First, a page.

Fresh from this weekend's racing at the Irish round of the Enduro World Series, Ibis Cycles dropped us an email doing some light teasing - and a bit of bragging - about the all new Ibis Mojo HD4 that's set to be released very soon. [UPDATE - we now have full details, read on!]
The Ibis Cycles Enduro team were riding the new bike at the last EWS round in Madeira, but in unpainted secret squirrel guise, while at the last round in Ireland they were riding properly painted production spec machines.
Longer and slacker
DTP_6797.jpg, by Dave Trumpore
Yup, the modern enduro bike incantation of 'longer, lower, slacker' has definitely been invoked over the new HD4. The head angle has gone down to 64.9º from the old bike, which sported a relatively steep 66.6º. Reach is also up significantly across the board, with a small frame now 4mm longer and the extra-large now a total 34mm longer. The old bike was only 431mm in a large while the HD4 is now 455mm, which is much more in line with more modern machines. Bottom bracket height is down a smidge to 343mm/12mm drop with 2.3" Maxxis Minions fitted, while the chainstay length has remained exactly the same at 430mm.
The seat angle is also steeper, moving from a very relaxed 72.6º to a much steeper 74º, helping push rider weight much further forward when sat. That'll certainly help make the most of the longer reach on steep climbs. The bike is also designed to be used with longer, 150mm and longer travel dropper posts, with increased standover.
The old HD3 had 150mm of rear wheel travel paired with a fork with 160mm and the HD4 is pretty much the same, with 153mm of rear wheel squidge paired to a 160mm fork, though it's possible to run a 170mm item if you need a little more travel. As ever, it uses the multi-link DW Link system but it's now much more progressive thanks to the shock mount on the frame being positioned much lower down.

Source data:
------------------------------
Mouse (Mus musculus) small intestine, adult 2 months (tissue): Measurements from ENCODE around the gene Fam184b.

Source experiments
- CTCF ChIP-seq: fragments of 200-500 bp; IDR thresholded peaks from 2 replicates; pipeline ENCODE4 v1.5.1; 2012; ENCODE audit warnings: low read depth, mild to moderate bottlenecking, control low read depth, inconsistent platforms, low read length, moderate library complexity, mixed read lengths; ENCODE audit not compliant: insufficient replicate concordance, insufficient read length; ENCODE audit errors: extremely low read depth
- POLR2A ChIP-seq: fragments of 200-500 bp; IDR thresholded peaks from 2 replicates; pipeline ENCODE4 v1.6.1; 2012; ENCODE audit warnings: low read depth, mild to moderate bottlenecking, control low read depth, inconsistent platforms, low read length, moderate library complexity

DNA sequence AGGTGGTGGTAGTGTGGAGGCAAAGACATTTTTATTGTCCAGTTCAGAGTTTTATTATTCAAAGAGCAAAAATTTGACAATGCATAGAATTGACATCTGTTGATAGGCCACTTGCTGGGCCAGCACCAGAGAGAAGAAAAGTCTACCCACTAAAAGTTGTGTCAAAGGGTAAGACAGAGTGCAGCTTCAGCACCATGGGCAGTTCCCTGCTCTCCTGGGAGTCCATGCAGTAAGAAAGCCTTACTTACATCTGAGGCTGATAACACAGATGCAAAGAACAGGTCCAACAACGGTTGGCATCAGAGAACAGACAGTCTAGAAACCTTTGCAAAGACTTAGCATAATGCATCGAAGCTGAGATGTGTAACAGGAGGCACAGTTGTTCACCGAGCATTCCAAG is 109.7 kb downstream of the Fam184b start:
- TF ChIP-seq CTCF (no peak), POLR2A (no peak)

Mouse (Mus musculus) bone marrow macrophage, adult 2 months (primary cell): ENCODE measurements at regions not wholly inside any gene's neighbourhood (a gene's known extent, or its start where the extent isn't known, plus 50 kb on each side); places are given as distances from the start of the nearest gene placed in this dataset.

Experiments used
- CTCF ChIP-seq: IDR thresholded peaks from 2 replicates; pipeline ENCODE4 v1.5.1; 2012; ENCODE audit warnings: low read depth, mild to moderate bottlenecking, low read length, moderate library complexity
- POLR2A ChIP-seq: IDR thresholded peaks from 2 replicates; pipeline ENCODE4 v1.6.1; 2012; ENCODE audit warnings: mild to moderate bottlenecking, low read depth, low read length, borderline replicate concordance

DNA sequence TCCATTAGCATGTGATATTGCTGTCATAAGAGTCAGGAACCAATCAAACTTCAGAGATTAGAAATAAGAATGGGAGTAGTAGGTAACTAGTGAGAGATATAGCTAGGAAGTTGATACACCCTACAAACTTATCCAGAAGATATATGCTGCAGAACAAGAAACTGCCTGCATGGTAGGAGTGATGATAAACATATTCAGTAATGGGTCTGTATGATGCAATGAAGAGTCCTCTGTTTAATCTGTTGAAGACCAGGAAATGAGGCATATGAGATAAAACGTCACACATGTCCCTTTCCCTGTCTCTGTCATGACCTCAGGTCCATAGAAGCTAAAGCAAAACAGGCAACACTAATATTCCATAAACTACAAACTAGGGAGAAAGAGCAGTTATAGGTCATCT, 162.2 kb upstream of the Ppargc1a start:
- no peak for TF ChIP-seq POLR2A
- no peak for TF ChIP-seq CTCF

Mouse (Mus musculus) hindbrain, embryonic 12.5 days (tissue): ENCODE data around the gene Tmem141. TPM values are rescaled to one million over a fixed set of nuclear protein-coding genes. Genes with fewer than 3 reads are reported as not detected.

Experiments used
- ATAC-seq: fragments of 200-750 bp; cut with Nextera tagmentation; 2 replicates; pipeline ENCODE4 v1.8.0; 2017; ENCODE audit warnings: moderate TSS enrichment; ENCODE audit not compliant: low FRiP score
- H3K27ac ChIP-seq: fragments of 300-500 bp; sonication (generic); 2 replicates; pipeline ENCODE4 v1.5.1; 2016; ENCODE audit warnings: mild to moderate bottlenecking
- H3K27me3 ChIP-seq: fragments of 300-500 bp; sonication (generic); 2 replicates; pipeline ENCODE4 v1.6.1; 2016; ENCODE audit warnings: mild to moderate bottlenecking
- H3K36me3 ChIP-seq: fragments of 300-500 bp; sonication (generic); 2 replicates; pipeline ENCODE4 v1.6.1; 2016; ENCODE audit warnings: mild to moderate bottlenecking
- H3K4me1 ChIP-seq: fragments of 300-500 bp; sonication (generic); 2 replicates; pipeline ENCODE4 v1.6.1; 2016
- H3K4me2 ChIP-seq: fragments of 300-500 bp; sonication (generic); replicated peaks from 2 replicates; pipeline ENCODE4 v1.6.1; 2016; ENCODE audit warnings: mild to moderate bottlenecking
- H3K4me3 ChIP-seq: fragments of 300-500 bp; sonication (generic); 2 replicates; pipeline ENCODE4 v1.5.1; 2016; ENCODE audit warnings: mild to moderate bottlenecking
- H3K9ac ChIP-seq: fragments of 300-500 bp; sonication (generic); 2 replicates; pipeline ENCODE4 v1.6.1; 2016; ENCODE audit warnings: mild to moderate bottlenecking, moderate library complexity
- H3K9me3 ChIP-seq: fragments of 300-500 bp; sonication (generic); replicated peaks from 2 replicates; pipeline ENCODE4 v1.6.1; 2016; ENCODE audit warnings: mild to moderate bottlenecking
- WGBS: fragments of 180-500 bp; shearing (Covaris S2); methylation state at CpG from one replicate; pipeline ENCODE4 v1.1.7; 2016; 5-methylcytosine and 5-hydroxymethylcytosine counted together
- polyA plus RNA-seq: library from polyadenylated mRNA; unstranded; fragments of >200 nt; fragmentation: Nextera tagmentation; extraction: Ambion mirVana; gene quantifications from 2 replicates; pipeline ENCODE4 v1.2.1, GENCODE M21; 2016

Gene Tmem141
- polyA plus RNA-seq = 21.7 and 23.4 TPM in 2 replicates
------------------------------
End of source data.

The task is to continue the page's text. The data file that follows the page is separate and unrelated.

Newly arrived Norwegian team rider Zakarias Blom Johansen is quoted as saying: "The progression in the shock’s spring curve makes a big difference when you're hitting the big compressions, while the small bump sensitivity is still there. This bike gives the rider confidence!".
Ibis also claims that the upper and lower links are now much stiffer, by 30% and 40% respectively, while overall frame stiffness has been increased thanks to a refined carbon layup.
All the way to Plus rubber...
Ibis has been ahead of the curve when it comes to wider rims, having offered them on their bikes for a number of years and the old HD3 could happily run 2.8" Plus rubber as well as skinnier tyres on 27.5" wheels, a theme the new bike continues.
It's undoubtedly designed to work well with the newer trend of 30-35mm wide 27.5" rims paired to 2.6" tyres allows big volume rubber that can be much tougher for the same weight, as we imagine the team riders will be running that rather than a full Plus setup.
DTP_6798.jpg, by Dave Trumpore
We're currently waiting on UK pricing and which build kits will be available in the UK, but a frame and shock will set you back $2999 in the US, so expect a similar amount in British Pounds. Excitingly, the Ibis Cycles website doesn't tell you what that standard shock is, though the picture shows what looks suspiciously like an updated but unreleased Fox Float X. A Float X2 is available for a surcharge, while drivetrain options are SRAM NX, Shimano Deore XT 1x, plus SRAM X01 and XX1 Eagle 12spd.
Is that a new Fox Float X rear shock hidden away there?
You can pick from unnamed 'standard rims' or Ibis' house wheelsets in aluminium or carbon fibre too.
We'll update with UK prices when we get them!